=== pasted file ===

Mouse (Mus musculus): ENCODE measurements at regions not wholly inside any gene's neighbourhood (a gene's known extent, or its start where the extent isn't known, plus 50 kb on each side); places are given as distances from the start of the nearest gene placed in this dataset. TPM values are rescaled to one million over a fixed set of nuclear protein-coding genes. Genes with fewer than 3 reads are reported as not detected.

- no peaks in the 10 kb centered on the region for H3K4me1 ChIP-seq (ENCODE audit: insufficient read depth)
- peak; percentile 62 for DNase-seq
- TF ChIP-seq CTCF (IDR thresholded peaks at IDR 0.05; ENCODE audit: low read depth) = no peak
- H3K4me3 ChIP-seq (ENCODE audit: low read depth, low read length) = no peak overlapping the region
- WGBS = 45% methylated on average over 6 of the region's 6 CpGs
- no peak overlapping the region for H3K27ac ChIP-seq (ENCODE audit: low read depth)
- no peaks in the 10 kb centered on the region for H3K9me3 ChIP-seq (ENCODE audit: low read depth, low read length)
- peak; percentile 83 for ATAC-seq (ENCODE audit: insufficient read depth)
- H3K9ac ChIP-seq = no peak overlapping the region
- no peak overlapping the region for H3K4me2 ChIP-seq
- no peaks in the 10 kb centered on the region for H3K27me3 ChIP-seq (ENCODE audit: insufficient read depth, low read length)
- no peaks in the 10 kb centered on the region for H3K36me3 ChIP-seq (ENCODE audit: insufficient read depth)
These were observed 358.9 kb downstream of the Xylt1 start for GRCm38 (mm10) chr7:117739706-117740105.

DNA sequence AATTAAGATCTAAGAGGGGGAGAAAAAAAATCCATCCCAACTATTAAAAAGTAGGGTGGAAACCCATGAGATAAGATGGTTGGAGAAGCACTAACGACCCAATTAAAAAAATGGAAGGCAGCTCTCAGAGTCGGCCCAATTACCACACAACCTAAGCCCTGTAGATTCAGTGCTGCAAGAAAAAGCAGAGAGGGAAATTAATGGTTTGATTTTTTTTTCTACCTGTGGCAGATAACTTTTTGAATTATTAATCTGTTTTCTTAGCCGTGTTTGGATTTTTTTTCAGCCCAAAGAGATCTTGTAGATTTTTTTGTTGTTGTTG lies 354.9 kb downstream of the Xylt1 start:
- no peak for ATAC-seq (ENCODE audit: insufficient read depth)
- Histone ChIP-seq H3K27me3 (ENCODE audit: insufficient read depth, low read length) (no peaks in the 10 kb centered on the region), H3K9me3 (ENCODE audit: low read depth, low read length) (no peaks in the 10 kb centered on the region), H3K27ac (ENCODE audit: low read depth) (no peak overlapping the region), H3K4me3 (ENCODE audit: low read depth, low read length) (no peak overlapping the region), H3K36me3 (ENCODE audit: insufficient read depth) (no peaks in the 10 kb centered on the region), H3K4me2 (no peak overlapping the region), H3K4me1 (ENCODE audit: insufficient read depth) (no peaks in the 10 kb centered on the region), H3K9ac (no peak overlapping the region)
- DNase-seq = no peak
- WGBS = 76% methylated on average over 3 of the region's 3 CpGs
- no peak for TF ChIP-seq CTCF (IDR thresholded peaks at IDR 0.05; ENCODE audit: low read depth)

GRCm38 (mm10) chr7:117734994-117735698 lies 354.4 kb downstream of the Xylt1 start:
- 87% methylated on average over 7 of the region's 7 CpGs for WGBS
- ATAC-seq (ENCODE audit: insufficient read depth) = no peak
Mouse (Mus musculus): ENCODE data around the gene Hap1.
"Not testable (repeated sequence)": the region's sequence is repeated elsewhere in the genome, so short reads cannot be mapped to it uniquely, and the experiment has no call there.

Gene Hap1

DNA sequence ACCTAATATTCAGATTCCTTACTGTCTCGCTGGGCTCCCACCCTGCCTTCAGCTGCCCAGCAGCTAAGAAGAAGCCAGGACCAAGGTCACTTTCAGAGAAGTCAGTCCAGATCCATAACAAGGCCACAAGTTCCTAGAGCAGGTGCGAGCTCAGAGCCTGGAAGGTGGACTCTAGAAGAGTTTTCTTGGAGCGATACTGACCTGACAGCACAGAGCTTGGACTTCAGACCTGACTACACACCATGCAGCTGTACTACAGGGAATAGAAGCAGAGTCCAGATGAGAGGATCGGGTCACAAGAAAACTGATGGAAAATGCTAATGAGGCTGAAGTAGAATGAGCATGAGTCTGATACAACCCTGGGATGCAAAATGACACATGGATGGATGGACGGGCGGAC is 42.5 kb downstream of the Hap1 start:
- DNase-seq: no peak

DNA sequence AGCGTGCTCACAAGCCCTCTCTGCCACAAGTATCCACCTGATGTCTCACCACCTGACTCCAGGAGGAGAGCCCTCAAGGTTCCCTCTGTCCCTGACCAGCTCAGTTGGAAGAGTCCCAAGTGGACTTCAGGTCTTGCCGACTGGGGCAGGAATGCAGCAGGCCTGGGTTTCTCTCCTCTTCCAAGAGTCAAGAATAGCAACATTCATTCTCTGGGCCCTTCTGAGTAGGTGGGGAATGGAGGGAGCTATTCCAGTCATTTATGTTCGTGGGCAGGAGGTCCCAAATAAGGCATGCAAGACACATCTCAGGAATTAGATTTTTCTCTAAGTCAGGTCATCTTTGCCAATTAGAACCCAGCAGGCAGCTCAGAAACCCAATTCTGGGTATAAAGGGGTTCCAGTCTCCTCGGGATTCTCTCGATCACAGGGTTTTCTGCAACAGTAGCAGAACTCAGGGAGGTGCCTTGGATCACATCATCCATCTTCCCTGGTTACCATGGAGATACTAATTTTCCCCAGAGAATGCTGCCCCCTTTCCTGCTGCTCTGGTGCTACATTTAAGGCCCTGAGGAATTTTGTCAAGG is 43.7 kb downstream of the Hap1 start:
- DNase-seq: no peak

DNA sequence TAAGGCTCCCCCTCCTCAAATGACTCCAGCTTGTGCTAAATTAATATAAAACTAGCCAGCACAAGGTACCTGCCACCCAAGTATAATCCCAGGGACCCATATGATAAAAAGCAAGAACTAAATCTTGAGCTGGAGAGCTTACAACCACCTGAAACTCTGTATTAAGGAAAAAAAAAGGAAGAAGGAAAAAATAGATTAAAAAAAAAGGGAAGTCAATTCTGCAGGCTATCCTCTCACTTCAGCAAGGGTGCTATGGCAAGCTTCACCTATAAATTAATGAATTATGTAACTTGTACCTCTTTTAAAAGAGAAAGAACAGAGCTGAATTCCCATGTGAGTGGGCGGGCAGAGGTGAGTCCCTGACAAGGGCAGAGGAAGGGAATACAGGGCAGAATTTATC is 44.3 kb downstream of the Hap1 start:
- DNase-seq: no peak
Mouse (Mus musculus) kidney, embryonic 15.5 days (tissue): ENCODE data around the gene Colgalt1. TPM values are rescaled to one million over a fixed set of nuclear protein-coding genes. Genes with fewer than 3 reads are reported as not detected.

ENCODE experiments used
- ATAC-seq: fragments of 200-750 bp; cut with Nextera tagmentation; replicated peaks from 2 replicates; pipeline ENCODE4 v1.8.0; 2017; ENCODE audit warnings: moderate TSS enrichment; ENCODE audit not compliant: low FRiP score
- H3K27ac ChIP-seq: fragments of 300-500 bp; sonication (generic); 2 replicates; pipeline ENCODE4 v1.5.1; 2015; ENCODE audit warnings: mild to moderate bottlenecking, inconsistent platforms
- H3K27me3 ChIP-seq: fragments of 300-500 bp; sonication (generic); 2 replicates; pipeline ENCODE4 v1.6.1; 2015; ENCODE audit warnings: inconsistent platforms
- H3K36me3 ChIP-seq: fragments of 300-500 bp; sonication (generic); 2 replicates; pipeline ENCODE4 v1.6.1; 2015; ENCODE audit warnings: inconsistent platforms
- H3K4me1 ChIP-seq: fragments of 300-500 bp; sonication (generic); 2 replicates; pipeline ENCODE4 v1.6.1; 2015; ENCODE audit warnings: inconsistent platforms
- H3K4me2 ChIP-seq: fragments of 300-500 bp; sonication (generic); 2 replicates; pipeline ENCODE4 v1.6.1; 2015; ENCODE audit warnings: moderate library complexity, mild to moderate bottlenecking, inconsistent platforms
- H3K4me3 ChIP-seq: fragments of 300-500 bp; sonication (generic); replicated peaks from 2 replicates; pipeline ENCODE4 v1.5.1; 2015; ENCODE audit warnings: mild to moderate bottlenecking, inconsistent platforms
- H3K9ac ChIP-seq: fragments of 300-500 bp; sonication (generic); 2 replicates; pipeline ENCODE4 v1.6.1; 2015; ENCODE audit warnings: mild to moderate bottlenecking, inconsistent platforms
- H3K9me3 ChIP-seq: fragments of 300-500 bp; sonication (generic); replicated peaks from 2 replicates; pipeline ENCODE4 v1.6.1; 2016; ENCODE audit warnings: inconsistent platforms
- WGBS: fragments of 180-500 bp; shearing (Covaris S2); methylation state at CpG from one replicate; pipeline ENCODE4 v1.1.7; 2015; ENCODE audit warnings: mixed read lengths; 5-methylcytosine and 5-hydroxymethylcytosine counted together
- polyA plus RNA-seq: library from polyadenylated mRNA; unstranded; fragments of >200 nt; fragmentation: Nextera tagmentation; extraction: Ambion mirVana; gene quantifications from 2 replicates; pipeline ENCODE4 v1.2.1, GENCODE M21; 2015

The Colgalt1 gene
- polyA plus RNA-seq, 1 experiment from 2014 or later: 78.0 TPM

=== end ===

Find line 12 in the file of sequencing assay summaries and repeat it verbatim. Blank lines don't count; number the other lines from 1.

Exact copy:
- no peaks in the 10 kb centered on the region for H3K27me3 ChIP-seq (ENCODE audit: insufficient read depth, low read length)